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Products > Pennisetum massaicum
Pennisetum massaicum - Red Bunny Tails Fountain Grass

Habit and Cultural Information
Category: Grass
Family: Poaceae (Gramineae) (Grasses)
Origin: Africa, East (Africa)
Evergreen: Yes
Flower Color: Red
Bloomtime: Spring/Summer
Synonyms: [P. messiacum, Hort., Cenchrus massaicus]
Height: 1-2 feet
Width: 1-2 feet
Exposure: Sun or Shade
Irrigation (H2O Info): Medium Water Needs
Winter Hardiness: 0-10 F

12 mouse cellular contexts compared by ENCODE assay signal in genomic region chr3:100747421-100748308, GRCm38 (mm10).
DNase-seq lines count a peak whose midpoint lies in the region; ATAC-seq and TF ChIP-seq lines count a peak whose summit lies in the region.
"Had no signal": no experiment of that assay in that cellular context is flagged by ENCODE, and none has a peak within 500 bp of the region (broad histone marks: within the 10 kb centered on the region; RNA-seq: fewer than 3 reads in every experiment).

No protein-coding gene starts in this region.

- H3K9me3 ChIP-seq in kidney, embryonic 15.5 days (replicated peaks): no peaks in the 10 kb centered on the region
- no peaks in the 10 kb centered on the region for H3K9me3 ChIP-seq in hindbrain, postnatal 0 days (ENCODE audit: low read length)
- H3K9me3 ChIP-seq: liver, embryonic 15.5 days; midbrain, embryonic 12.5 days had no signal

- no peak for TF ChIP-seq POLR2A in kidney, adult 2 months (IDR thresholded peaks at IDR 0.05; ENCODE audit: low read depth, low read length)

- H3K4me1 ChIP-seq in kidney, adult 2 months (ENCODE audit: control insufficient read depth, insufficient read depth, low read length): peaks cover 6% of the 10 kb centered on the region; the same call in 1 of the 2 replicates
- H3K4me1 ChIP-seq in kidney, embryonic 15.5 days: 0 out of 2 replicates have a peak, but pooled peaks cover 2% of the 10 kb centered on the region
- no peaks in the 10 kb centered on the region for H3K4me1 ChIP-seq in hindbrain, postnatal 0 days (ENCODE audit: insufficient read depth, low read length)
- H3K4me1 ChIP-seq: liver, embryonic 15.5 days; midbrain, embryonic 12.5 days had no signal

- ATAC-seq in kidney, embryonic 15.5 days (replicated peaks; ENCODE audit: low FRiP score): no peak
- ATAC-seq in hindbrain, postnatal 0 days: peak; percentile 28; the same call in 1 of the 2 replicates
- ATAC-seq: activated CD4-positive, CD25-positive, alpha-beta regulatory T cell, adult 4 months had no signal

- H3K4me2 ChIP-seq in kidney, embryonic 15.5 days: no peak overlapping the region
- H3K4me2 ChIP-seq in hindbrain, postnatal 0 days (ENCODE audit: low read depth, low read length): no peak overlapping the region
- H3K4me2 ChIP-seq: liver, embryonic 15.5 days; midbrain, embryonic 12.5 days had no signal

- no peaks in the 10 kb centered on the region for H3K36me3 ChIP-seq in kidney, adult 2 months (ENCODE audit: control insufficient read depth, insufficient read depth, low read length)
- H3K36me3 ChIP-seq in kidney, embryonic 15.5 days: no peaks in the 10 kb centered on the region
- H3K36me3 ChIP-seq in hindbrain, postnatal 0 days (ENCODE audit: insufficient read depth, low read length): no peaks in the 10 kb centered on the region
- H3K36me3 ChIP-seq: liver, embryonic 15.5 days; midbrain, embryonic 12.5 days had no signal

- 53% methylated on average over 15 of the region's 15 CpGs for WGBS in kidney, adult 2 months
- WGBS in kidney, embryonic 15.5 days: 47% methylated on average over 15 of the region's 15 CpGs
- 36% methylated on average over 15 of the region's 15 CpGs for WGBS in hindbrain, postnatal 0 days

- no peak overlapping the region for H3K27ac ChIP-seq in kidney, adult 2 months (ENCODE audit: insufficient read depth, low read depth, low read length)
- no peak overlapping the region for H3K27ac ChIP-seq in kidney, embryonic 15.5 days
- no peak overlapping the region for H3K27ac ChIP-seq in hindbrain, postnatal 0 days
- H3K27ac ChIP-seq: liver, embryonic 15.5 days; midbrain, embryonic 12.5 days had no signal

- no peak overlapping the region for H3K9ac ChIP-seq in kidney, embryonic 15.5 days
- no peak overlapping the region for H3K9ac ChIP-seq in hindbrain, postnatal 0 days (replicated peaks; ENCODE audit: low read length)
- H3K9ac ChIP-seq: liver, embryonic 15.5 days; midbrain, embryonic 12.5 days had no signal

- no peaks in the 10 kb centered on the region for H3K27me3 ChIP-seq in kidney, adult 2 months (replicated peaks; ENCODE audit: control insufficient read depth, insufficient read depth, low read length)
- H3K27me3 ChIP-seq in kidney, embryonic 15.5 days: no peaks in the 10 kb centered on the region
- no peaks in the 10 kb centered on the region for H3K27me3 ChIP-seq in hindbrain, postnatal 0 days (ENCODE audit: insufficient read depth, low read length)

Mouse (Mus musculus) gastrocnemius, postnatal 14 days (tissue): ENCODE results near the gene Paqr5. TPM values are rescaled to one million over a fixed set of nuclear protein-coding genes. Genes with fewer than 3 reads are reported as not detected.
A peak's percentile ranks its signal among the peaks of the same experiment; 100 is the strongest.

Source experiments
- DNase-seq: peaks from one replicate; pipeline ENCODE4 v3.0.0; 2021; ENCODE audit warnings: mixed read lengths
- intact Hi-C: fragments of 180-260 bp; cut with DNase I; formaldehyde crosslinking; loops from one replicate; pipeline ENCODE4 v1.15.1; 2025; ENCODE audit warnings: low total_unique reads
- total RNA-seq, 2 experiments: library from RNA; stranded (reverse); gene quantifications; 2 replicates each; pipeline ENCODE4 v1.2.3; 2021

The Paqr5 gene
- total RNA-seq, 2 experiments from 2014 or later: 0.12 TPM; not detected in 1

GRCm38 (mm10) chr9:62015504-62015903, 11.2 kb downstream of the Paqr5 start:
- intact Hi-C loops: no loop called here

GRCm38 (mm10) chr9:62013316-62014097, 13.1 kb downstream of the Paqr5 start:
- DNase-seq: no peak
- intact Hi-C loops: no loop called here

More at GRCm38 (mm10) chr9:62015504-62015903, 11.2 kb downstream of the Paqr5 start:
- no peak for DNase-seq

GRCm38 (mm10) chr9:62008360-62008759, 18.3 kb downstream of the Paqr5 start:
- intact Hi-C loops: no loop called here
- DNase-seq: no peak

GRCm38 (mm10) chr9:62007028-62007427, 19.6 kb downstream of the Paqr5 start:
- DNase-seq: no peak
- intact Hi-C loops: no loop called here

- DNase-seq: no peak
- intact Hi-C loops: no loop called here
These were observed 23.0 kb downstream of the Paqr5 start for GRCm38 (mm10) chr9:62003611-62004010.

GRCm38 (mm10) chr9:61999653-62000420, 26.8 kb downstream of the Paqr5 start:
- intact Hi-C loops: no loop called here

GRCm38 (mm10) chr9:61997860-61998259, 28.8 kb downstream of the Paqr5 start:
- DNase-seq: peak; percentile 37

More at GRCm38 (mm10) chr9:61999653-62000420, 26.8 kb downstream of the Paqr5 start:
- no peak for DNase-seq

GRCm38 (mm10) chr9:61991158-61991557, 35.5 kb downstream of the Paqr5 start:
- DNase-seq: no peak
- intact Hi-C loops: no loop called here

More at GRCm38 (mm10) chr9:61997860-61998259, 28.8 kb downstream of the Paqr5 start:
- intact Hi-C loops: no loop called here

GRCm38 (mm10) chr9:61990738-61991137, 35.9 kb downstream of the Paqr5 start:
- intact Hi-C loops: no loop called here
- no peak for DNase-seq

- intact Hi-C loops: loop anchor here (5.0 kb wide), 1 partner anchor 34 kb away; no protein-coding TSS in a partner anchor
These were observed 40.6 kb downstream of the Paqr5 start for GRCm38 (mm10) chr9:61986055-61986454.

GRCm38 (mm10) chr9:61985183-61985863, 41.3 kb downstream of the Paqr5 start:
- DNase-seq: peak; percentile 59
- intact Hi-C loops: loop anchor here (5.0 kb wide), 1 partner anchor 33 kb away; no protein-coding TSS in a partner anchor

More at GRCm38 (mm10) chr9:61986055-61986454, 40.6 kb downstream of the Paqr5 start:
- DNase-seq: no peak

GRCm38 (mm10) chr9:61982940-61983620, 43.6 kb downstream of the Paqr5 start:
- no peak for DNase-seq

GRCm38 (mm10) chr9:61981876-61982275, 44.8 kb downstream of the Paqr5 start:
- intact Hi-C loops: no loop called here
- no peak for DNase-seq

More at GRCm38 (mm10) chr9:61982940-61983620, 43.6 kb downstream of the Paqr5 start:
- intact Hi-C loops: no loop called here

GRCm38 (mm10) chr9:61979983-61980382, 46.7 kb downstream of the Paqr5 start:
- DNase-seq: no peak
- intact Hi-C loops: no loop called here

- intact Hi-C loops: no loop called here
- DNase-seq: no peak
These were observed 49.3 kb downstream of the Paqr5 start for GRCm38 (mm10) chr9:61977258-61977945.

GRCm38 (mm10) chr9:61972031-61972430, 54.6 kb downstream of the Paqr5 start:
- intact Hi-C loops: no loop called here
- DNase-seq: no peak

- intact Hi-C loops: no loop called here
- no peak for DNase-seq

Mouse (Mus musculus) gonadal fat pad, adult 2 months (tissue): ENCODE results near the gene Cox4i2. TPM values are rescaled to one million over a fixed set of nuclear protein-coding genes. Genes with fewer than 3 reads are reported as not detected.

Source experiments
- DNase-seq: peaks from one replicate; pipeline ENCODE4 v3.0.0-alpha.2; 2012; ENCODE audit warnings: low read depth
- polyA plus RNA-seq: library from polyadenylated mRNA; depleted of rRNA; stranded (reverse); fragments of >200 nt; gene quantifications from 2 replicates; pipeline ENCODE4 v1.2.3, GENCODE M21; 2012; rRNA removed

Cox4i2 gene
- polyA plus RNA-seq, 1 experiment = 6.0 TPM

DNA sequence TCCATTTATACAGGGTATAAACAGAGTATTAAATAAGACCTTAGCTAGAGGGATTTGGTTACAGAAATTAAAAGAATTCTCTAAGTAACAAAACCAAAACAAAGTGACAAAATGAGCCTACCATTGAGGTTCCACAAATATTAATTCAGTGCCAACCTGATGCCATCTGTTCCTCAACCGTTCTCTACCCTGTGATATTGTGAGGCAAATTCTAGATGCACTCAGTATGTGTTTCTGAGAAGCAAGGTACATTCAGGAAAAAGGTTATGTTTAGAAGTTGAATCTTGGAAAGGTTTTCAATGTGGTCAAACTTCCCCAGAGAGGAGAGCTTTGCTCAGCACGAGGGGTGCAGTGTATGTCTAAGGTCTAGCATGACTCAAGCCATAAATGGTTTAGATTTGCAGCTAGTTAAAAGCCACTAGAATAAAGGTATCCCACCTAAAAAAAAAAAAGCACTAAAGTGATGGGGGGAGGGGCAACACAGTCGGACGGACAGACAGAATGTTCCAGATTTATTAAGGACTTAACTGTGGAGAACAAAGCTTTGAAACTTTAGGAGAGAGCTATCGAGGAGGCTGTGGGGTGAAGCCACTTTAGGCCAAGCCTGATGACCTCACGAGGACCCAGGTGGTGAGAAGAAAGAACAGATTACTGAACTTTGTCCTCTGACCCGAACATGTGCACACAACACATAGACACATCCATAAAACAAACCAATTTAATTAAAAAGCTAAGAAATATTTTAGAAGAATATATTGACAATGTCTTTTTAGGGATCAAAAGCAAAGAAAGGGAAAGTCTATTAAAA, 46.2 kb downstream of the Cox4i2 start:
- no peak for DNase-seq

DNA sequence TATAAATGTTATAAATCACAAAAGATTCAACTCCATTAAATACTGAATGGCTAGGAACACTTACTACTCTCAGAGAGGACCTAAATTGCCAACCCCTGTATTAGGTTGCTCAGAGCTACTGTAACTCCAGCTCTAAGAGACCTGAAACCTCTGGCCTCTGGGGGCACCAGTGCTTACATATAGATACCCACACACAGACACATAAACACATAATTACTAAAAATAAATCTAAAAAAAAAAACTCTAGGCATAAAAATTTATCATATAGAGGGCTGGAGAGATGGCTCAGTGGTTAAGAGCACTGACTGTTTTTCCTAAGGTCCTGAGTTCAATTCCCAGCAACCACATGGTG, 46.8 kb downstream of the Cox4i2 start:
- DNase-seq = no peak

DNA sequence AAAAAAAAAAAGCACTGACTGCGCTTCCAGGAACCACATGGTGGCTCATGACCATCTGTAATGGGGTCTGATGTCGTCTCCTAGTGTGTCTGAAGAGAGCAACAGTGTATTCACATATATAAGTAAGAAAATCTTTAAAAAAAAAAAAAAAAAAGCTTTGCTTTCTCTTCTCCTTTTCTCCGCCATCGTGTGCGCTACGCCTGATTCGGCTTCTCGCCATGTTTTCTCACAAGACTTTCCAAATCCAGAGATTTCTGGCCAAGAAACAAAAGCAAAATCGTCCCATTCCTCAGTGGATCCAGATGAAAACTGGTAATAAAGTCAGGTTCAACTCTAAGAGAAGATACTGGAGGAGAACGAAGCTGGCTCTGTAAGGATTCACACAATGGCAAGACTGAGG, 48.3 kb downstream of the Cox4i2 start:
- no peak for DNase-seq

Pennisetum massaicum (Red Bunny Tails Fountain Grass) - A well-behaved and very attractive evergreen (in mild climates) fountain grass that reaches to 18 to 24 inches tall by as wide with narrow mid green leaves that arch over gracefully and in late spring and summer arise the 2 foot tall flower stalks with tight, but fat, spikes of flowers, that are at first red and age to a nice tan, held above the foliage. Plant in full sun to light shade and give occasional to regular irrigation. Evergreen in mild climates and cold hardy but deciduous down to around 5 F (USDA 7) and tolerant of near coastal conditions. A very nice grass plant with flowers that dance about the foliage similar to the plant sold as Pennisetum spathiolatum, but with slightly shorter stems bearing heavier and redder flower clusters that, as John Greenlee says, are "just begging to be touched". This grass comes south Africa north through eastern tropical African north to Somalia where it grows in open savannas. It was first described from plants collected in Kenya by the Austrian born botanist Otto Spath, who later became director of the herbarium at the Royal Botanic Gardens, Kew and was awarded the Linnean Medal in 1927. This plant is often erroneously listed (by some good sources) as Pennisetum messiacum but this spelling is incorrect. A name that may become valid is Cenchrus massaicus as some researchers have suggested that ALL Pennisetum should be combined and renamed as species of Cenchrus we will try to avoid doing this until I see that it is universally agreed upon.  Information on this page is based on research conducted in our nursery library, from online sources, as well as from observations made of this plant as it grows in our nursery, in the nursery's garden and in other gardens where we have observed it. We also will incorporate comments received from others and welcome getting feedback of any kind from those who have additional information, particularly if this information is contrary to what we have written or includes additional cultural tips would aid others in growing Pennisetum massaicum.